Orange County, Calif.
The county treasurer, Robert Citron, borrowed $14 billion in 1991 and invested it in complex derivatives contracts, primarily with Merrill Lynch & Company. According to The New York Times, this sort of practice became common sometime after 1978, "when California enacted Proposition 13, which cut property taxes," thus leaving municipalities with a revenue gap.
Returns were solid for several years. Things turned sour, however, when the Fed began raising interest rates in 1994. In December of that year, the county announced that it had lost $1.5 billion of its total investment funds and couldn't make its securitized loan payments to First Boston Corp. The investment bank then liquidated its collateral holdings with Orange County. On Dec. 6, Orange County filed for bankruptcy -- it was the largest filing by a municipal entity in American history.
The market responded quickly; BusinessWeek reported that "prices in the $1.2 trillion municipal bold market sank more than a full point. … Treasuries took a hit as well, with the Dow Jones industrial average declining 10.43 [points]."
A flood of lawsuits followed. By 1998, Merrill Lynch had paid over $70 million in lawsuit settlements with Orange County and in SEC fines. Citron pled guilty to several counts, including misappropriating funds and failing to transfer public funds, and received a one-year prison sentence.
By most standards, Proctor & Gamble had a good financial head on its shoulders. According to BusinessWeek the company "seemed to be an active and sophisticated player in the financial markets: It had $5 billion in long-term debt outstanding, and it carefully managed its financing costs." So when Proctor & Gamble invested in two complex derivatives products with Bankers Trust, one of the largest banks in the United States in the early '90s, there was little cause for concern.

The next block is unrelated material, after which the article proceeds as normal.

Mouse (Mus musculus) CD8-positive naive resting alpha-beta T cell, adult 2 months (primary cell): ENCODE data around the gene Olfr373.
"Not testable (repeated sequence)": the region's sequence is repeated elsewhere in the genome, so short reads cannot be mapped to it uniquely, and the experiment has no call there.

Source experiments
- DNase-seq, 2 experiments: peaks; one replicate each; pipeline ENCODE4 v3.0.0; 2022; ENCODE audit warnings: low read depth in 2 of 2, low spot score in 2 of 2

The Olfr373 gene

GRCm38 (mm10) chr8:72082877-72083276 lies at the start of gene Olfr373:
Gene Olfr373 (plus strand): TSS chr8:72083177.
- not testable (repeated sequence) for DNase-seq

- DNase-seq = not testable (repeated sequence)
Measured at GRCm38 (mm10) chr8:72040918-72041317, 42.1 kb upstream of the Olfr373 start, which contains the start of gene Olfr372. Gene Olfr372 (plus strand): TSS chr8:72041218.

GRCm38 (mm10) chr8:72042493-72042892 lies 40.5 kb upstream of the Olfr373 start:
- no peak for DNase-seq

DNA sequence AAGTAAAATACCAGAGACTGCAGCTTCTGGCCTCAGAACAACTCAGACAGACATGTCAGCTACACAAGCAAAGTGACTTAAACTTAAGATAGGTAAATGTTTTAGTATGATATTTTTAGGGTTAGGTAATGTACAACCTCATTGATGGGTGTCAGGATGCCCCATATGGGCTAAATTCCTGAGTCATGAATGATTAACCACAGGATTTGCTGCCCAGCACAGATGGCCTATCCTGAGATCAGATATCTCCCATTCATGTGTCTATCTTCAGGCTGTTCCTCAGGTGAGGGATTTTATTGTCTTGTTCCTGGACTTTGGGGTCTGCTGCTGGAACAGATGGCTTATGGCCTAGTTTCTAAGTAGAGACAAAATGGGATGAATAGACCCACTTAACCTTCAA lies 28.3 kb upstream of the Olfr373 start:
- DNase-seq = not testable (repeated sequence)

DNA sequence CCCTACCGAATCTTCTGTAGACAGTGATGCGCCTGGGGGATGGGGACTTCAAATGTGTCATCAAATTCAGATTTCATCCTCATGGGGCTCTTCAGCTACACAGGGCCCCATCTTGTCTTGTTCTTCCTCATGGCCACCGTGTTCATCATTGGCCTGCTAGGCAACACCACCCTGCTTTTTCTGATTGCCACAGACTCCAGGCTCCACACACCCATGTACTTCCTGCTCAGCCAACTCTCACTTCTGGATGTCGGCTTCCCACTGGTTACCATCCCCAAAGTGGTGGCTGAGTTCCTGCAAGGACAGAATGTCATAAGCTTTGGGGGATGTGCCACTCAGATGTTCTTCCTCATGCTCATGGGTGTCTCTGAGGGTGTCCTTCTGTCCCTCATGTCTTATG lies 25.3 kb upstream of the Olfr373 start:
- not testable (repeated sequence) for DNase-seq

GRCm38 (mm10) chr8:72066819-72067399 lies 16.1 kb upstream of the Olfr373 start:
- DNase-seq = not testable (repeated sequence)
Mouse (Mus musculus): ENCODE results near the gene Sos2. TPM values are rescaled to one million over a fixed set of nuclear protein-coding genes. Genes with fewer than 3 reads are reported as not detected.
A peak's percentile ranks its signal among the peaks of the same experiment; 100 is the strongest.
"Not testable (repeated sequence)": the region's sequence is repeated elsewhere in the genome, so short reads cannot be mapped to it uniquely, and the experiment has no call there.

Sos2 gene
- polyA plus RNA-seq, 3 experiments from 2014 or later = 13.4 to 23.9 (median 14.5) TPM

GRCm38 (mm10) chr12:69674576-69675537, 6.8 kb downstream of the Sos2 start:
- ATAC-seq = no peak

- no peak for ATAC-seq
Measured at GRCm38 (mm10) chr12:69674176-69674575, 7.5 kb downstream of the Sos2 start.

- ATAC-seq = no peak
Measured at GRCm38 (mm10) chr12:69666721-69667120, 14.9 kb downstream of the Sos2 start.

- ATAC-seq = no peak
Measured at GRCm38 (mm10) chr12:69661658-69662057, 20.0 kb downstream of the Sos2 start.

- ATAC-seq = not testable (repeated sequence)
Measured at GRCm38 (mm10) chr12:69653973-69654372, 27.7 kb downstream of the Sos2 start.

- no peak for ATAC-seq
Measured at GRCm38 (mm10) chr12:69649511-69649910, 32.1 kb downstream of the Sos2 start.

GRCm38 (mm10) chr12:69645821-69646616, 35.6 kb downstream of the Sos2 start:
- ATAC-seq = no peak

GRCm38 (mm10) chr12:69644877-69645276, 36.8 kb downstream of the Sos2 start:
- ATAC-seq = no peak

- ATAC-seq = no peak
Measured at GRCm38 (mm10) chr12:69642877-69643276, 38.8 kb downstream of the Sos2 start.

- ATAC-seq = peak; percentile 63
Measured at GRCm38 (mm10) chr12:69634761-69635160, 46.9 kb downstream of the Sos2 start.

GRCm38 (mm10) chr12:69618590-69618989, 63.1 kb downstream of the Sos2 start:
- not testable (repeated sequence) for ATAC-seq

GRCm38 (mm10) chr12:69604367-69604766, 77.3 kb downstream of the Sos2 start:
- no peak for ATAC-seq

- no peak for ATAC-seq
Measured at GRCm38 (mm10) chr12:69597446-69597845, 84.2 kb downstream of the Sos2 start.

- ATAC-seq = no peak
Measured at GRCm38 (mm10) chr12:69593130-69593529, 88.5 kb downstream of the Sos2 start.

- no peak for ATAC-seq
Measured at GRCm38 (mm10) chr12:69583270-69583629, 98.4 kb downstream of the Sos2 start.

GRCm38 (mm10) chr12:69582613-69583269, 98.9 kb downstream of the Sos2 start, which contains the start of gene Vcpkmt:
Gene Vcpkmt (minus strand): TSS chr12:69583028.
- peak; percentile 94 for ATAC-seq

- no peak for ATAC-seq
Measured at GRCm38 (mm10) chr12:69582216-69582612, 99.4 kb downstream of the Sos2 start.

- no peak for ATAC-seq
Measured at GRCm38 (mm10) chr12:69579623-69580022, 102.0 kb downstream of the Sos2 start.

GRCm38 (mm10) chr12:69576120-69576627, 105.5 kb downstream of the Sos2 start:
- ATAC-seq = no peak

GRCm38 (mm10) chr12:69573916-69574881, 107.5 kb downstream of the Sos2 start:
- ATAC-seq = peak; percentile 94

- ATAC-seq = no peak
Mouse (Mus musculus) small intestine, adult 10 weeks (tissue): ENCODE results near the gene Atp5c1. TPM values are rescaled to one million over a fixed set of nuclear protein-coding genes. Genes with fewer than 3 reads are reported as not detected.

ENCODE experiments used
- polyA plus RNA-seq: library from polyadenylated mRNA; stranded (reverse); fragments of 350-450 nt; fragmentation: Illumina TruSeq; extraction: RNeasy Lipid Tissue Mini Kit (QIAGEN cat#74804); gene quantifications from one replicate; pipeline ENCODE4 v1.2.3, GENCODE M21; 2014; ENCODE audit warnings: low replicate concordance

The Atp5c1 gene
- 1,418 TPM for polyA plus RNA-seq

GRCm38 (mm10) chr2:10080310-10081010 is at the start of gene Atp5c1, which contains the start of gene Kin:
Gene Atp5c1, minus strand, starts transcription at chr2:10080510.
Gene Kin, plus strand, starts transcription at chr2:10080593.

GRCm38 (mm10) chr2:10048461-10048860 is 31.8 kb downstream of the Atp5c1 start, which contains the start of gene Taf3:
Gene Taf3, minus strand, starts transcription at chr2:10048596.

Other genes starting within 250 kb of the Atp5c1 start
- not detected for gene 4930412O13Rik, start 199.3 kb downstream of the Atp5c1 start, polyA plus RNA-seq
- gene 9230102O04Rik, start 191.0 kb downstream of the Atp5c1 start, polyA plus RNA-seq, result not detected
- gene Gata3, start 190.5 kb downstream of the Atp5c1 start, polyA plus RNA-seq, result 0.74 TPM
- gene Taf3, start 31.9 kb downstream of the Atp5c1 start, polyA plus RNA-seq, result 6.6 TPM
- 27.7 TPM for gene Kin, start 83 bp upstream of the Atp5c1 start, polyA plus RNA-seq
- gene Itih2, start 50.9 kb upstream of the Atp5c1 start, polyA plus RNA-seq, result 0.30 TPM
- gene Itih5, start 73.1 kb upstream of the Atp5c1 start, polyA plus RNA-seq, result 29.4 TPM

Then, on Feb. 4, 1994, the Fed raised interest rates for the first time in half a decade. A few weeks later, Bankers Trust informed Proctor & Gamble that its interest rate on one of the derivatives -- the 5/30 swap, in which the writer of the option, in this case Proctor & Gamble, is left entirely exposed to the market -- had been raised 4.5 percentage points. By the time Proctor & Gamble locked interest rates on both its derivatives -- and after the Fed raised interest rates several more times -- the company owed Bankers Trust $195.5 million more than predicted.
By this time, several other companies had also lost large amounts with Bankers Trust. Gibson Greetings Inc., for example, lost upwards of $23 million and sued the bank in 1994. In a settlement later that year, Gibson Greetings paid Bankers Trust $6.2 million, roughly 30 percent of what it owed the investment bank.
News of Proctor & Gamble's losses shook the industry. Former BusinessWeek journalist Kelley Holland told FRONTLINE that the fact that a financially savvy company like Proctor & Gamble was hit with such losses was "an early indication that there were potential problems with these instruments, that they were complicated, that their value could change quickly and that they were sold and bought in an environment that was not closely monitored."
Proctor & Gamble took Bankers Trust to court alleging the bank convinced the company to purchase complex derivatives, misrepresented the value of these products and, when Proctor & Gamble suffered losses or gains, pushed the company to purchase more derivatives in order to continue or reverse the given trend. In 1995, RICO [Racketeer Influenced and Corrupt Organizations Act] charges -- most famously used to prosecute mobsters -- were added.
As part of the lawsuit, Bankers Trust was forced to turn over 6,500 tapes and 300,000 pages of written material. Holland, who broke the story about the tapes for Business Week, told FRONTLINE that employees were heard talking about derivatives as "a massive, huge future gravy train" and a "wet dream." In addition, there was talk about a "rip-off factor" and that Bankers Trust "set 'em [various clients] up." Bankers Trust denied that this talk was widespread and said that the parties involved were disciplined, but the then-legal adviser for Proctor & Gamble, Denis Forster, claims that "it was all those sound bites in the tapes that really grabbed the attention of the public, and also corporate America."
In 1996, Bankers Trust settled with Proctor & Gamble, forgiving most of the $200 billion P&G owed the bank. The Bankers Trust chief executive stepped down and the bank reduced its participation in derivatives. It was eventually sold to Deutsche Bank in 1998.